Although the DA's office makes the ultimate decision to prosecute a case, the perpetrator may not understand this and may blame the victim. When offenders are released from jail, they may then seek retribution. Should this happen, in addition to providing information, Safe Horizon can also help clients prepare for repercussions that may occur from prosecution of perpetrators, such as managing their risks and developing a safety plan.
In cases in which the DA's office seeks additional information from a crime victim to help support the evidence collected, Safe Horizon can help further. Our staff can explain the evidence process to clients, and also help them understand the types of questions the DA's office may ask.
Finally, our Criminal Court program clients are often in crisis because a severe incident precipitated the initiation of a criminal case. This is where Safe Horizon may play its most important role - by providing help so victims can deal with the trauma of victimization, through counseling and other critically-needed services.
9/20/10: The myth of the battered woman - by Emily Bremer
I was reminded again this past weekend of one of the major myths that continues to permeate about women who experience intimate partner violence. A close friend of mine, in describing how her brother was continually involved in an intimate relationship gone sour, said he was “acting like a battered woman.” Perhaps a year or two ago, I myself wouldn’t have thought much about it. In fact, the metaphor would have only helped me understand what my friend was explaining, that her brother was a helpless victim who was dependent on his partner. And because of this dependency, he could not find the strength to leave the relationship, therefore inviting himself to further abuse.
I know my friend did not mean harm by this comment. I know she was trying to describe a situation of one individual who was not leaving a situation that from the outside seemed to have no worth and no rational reason for its continuance. This concept of the victim of intimate partner violence has historically been used as a tool to gain empathy and support for the victims. But it has also succeeded in making people see survivors of domestic violence solely as victims who take on the typical characteristics that we have come to associate with victims: weakness, dependency, helplessness, even innocence.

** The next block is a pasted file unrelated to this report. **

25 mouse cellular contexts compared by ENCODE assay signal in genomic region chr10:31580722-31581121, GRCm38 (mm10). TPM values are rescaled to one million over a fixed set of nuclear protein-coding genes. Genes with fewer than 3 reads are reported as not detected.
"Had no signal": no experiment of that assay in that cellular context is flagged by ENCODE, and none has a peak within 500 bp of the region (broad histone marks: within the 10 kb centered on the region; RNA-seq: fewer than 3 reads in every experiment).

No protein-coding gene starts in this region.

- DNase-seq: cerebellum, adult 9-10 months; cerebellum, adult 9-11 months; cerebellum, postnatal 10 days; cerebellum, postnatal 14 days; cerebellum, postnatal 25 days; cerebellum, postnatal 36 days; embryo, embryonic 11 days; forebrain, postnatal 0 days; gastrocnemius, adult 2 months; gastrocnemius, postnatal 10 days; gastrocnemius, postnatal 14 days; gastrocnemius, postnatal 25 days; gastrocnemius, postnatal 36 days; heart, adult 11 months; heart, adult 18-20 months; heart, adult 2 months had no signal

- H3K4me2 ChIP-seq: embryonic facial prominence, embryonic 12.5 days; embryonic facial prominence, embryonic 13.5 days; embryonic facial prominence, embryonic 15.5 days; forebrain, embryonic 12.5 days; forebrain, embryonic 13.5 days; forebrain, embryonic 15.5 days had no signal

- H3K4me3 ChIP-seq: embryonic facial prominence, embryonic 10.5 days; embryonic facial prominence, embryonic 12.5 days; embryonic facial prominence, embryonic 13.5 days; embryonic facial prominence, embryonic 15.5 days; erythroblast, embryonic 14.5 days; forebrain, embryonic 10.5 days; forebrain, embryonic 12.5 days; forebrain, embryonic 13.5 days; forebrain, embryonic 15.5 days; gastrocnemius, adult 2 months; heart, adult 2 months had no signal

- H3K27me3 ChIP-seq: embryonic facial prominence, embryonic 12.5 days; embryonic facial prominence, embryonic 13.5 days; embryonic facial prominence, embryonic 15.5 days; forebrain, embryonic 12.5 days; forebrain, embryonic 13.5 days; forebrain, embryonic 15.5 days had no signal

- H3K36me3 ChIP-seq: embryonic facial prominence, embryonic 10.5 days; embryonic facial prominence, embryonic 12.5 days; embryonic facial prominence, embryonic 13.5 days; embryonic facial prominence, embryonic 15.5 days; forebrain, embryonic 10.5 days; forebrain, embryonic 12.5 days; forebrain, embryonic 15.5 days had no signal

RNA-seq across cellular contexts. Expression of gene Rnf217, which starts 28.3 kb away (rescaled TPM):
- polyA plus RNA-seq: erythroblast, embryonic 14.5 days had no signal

In contrast, many domestic violence survivors are very strong. They have endured countless acts of violence and the physical, emotional, and psychological effects that this violence brings them on a daily basis. They may in fact choose to stay in a relationship of their own volition because as experts in their own lives, staying with the abuser is the best option in their lives at the moment. While abuse is abhorrent, leaving the abuser may bring on a host of consequences that are even worse—threat of increased risk of violence or even death, homelessness, endangerment to children and even losing someone you love and have built a life with.
In the end, we also have to remember that the decision to stay for women in domestic violence relationships is not only a calculated strategy, but it is their choice. While we may be experts in domestic violence, we are not experts in people’s own lives. Just as we demand that others respect our choices over how we decide to lead our lives, so too do women (and men!) who experience intimate partner violence expect us, as outsiders, not to judge why they may decide to stay in a relationship that is abusive.
9/3/10: My First Shelter Experiences - by Emily Bremer
I’ve been traveling to Safe Horizon’s domestic violence shelters lately, which has been a very interesting, very vivid experience for me. It’s not hard to understand the concept of providing a space for women, children, and men who need a safe place to stay, a place where they can escape the often horrendous physical, emotional and psychological abuse they endure. But what goes on once they get to the shelter? How do the shelters work? For some reason, understanding the DV shelters has always been a bit elusive for me. When I was younger, I volunteered at a shelter playing with some of the kids who came in with their mothers. I don’t think I ever quite grasped the challenges, the pain, the fear, the uncertainty that many of the mothers may have felt. More recently as a volunteer advocate, I’ve personally tried to get patients into shelter from the hospital, helping them call to request space and guiding them through what best I knew about the process. But again, the mystery has always been there.